Gen­eral strength train­ing pre­vents in­juries, im­proves game: trainer

El­liott Richard­son stresses re­siliency, sport non-spe­cific ap­proach in ath­letic train­ing

Annapolis Valley Register - - NEWS - KINGSCOUNTYNEWS.CA WOLFVILLE Sara.Eric­s­son@kingscountynews.ca B3

Re­tired pro foot­ball player El­liott Richard­son says strength train­ing would have helped make him not only be­come a more re­silient foot­ball player, but a bet­ter one.

This is why he set up shop in Wolfville with his Aca­dia Per­for­mance Train­ing Inc., a strength train­ing pro­gram de­signed to strengthen ath­letes’ abil­ity to with­stand high im­pact sports, and pre­vent in­juries.

The pro­gram has grown from two ath­letes to more than 120, and con­tin­ues ex­pand­ing as more ath­letes, coaches and par­ents re­al­ize the ben­e­fits of strength train­ing for ath­letes whose gains in­clude longterm re­siliency, and longer ca­reers in sports, ac­cord­ing to Richard­son.

“At the end of day, if you be­come faster, more pow­er­ful and bet­ter con­di­tioned, your chances of be­ing suc­cess­ful are fun­da­men­tally in­creased – that’s all this re­ally comes down to,” he says.

A ‘sport non-spe­cific’

ap­proach

Richard­son founded the train­ing pro­gram at Aca­dia Univer­sity in 2012 af­ter play­ing foot­ball with the Ax­e­men and then pro­fes­sion­ally in the Cana­dian Foot­ball League.

He says his own lim­i­ta­tions dur­ing his rel­a­tively short pro­fes­sional ca­reer, along with feel­ings that he’d have ben­e­fit­ted from gen­eral strength train­ing, in­spired him to cre­ate a train­ing model de­signed to give all ath­letes the tools they need to ex­cel in any sport.

“I al­ways felt like I needed some gen­eral train­ing to round me out as an ath­lete. Prac­tic­ing one set of skills and us­ing one set of mus­cles is risky, and I wanted to ad­dress that,” he says.

The pro­gram there­fore uses a sports non-spe­cific ap­proach and works with ath­letes of all dis­ci­plines on strength­en­ing their over­all gen­eral fit­ness, fo­cus­ing on both speed and strength.

Richard­son says the em­pha­sis is to start strength con­di­tion­ing at an early age – some­thing he says scares some par­ents due to old stig­mas about drills like weight train­ing.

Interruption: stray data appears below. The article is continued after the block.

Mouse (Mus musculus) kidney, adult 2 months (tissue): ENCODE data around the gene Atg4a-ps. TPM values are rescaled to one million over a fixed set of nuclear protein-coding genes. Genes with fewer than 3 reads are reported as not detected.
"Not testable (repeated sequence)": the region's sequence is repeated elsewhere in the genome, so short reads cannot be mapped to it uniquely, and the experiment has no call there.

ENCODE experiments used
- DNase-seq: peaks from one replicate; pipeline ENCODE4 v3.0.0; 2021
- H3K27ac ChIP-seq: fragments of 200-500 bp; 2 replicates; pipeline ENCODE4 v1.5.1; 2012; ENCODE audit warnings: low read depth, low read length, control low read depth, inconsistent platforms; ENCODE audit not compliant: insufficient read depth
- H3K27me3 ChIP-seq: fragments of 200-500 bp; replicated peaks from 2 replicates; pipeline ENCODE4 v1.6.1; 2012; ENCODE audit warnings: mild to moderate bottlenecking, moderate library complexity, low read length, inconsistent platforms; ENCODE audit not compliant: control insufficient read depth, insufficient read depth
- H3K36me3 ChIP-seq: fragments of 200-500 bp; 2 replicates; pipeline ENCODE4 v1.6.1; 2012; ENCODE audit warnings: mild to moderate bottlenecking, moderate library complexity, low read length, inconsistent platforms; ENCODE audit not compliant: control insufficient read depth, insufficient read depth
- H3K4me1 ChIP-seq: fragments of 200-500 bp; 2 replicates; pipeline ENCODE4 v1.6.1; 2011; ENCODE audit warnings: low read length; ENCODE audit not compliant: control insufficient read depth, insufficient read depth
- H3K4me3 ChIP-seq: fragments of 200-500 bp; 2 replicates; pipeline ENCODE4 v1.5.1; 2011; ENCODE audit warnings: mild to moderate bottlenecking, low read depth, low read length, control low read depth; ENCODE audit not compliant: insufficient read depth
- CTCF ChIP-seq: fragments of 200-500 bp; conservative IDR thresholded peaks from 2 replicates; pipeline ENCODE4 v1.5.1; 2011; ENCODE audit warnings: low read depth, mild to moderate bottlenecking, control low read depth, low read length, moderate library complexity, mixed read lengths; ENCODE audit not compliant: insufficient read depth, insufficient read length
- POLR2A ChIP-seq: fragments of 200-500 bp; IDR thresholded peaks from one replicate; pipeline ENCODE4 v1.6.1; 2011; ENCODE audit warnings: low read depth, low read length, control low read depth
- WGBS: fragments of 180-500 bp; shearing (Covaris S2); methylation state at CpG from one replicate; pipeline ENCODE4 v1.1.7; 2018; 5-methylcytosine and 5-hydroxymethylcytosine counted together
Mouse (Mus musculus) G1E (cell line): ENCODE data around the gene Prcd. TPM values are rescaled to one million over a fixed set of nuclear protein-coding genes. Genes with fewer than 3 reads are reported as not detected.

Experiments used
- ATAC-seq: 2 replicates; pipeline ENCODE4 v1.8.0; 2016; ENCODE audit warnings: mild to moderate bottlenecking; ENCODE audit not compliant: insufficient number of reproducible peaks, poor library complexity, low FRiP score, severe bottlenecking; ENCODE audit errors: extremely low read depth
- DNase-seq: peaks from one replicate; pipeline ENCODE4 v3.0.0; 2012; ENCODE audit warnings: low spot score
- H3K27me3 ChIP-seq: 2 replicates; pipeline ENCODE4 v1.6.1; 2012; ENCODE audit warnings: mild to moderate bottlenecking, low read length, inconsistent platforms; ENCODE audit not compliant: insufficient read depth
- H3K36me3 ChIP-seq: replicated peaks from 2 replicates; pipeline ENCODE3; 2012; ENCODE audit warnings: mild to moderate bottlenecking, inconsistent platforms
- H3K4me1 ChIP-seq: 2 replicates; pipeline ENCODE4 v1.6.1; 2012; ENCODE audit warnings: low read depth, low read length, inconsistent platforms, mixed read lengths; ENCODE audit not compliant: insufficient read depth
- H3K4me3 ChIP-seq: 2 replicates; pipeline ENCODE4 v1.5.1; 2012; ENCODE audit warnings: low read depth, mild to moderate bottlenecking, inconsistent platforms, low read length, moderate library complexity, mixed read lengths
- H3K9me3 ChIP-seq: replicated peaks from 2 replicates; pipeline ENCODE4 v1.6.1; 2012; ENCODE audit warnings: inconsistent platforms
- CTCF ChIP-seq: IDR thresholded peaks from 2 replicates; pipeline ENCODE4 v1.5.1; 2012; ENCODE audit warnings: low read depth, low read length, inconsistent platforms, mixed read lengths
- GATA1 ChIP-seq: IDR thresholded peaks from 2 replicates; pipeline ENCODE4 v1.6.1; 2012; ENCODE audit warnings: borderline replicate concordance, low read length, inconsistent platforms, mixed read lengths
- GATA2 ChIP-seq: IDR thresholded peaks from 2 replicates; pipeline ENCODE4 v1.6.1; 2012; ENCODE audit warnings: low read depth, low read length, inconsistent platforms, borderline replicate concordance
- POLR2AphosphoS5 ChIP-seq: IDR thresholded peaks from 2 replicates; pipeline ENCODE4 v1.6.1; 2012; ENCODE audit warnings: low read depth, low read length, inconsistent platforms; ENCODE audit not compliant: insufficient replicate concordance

But Richard­son wants par­ents to know these drills are at the core of his meth­ods for a rea­son: they de­liver the best re­sults and are far from danger­ous.

“It’s the idea that strength train­ing is risky, leads to in­juries and can stunt growth. That’s just not the case,” says Richard­son.

“In fact, stud­ies ac­tu­ally show the in­jury rate is sig­nif­i­cantly less than any other sport.”

Re­siliency leads to more suc­cess, fewer in­juries An­other hall­mark of the pro­gram is its em­pha­sis on re­siliency, as it works with each ath­lete to in­crease their abil­ity to bounce back from the strain sports can cause. Strength train­ing, agility drills and ba­sic flex­i­bil­ity ex­er­cises are used by Richard­son to pro­duce ath­letes in whom the risk of in­jury is re­duced. He says this ap­plies even to some­thing as high-im­pact as run­ning be­cause of stronger mus­cles, and stronger joints.

“A lot of it has to do with the im­pacts of land­ing – this is where ath­letes get in­jured most of­ten,” says Richard­son.

“Re­search shows im­prov­ing ba­sic strength – think­ing of flex­i­bil­ity, sta­bil­ity – helps an ath­lete be bet­ter able to ab­sorb forces and ac­cept strength.”

Richard­son’s train­ing is also de­signed specif­i­cally to coun­ter­act early sports spe­cial­iza­tion, which he says sees many young ath­letes play­ing a sin­gle sport year-round.

He says this can lead to the overde­vel­op­ment of cer­tain mus­cles, and in­juries down the road.

This is why he en­cour­ages ath­letes not only to join his pro­gram, but to also en­list in dif­fer­ent sports through­out the year to build up that re­siliency, and to keep them from burn­ing out.

“The chal­lenge is not to make some­one stronger, fit­ter and faster – the harder part is choos­ing ex­er­cises that pro­mote bet­ter ath­leti­cism over­all,” says Richard­son.

‘No one was do­ing this’ When he was pre­sented with a one-way ticket af­ter re­tir­ing from the CFL, Richard­son says he knew he was headed back to Nova Sco­tia.

Think­ing of his own days play­ing sports at Aca­dia, Richard­son knew there was a solid pool of ath­letes who could ben­e­fit from such a pro­gram.

And now, as the pro­gram con­tin­ues ex­pand­ing, Richard­son feels he was right to bring it to Wolfville, and to ath­letes out­side the prov­ince’s ur­ban core of Hal­i­fax.

“It’s an un­der­served area where I knew we could make an im­pact. I thought of that as a pos­i­tive, be­cause no one was do­ing this,” he says.

He tells all of his ath­letes their most im­por­tant phys­i­cal abil­ity is avail­abil­ity – no mat­ter what level of team they play on.

“If you can’t be there, if you don’t show up – it doesn’t mat­ter how good you are,” he says.

“This is why re­siliency is so im­por­tant.”

SARA ERIC­S­SON

El­liott Richard­son founded the train­ing pro­gram at Aca­dia Univer­sity in 2012 af­ter play­ing foot­ball with the Ax­e­men and then pro­fes­sion­ally in the Cana­dian Foot­ball League.

Clau­dia Ful­ton faces chal­lenges ad­mirably.

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